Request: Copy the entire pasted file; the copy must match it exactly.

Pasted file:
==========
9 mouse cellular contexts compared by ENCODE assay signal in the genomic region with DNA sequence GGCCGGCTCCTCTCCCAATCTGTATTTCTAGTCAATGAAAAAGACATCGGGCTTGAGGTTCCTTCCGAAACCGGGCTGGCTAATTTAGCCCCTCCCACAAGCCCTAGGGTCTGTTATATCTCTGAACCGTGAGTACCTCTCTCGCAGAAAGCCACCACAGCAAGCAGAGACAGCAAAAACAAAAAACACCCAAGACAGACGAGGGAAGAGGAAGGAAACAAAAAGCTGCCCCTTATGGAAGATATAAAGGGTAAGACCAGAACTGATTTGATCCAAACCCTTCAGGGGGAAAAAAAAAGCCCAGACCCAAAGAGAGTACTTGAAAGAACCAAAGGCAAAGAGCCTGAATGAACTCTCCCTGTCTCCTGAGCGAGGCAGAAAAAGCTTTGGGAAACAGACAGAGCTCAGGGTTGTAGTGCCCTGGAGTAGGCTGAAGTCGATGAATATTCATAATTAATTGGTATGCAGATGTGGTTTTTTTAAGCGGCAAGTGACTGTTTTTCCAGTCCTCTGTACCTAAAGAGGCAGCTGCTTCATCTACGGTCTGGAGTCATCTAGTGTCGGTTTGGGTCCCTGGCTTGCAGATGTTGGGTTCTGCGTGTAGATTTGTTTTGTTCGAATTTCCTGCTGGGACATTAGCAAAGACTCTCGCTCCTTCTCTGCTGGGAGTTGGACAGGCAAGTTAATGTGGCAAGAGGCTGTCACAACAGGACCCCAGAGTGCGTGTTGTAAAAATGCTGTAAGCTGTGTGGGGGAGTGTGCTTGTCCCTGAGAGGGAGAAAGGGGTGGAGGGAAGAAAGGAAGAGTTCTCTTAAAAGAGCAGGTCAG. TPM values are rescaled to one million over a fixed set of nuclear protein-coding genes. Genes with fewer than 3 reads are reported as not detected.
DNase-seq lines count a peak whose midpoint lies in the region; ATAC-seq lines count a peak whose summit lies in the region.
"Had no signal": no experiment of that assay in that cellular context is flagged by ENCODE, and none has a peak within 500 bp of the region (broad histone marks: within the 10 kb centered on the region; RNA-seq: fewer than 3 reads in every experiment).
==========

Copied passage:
9 mouse cellular contexts compared by ENCODE assay signal in the genomic region with DNA sequence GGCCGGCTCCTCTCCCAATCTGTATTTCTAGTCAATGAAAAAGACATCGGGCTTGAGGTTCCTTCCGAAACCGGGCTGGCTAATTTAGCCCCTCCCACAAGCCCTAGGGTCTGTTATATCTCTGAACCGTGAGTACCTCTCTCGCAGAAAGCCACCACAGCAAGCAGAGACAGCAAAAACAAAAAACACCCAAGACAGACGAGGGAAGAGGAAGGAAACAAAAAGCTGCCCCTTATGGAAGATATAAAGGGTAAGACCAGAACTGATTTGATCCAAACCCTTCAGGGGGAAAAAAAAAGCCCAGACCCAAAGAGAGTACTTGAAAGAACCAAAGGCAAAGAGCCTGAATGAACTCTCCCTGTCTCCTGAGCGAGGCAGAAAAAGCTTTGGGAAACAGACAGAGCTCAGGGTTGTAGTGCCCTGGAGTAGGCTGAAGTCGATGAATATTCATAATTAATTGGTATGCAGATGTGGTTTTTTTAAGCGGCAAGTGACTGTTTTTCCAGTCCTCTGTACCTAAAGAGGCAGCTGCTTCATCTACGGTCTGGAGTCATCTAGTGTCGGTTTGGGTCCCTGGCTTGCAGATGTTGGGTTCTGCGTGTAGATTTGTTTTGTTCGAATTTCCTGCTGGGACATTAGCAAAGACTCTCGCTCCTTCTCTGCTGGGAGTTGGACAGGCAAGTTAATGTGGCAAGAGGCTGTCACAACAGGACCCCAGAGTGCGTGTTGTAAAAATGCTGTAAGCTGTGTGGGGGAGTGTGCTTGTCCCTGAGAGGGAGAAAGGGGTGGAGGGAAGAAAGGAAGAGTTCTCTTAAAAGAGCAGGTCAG. TPM values are rescaled to one million over a fixed set of nuclear protein-coding genes. Genes with fewer than 3 reads are reported as not detected.
DNase-seq lines count a peak whose midpoint lies in the region; ATAC-seq lines count a peak whose summit lies in the region.
"Had no signal": no experiment of that assay in that cellular context is flagged by ENCODE, and none has a peak within 500 bp of the region (broad histone marks: within the 10 kb centered on the region; RNA-seq: fewer than 3 reads in every experiment).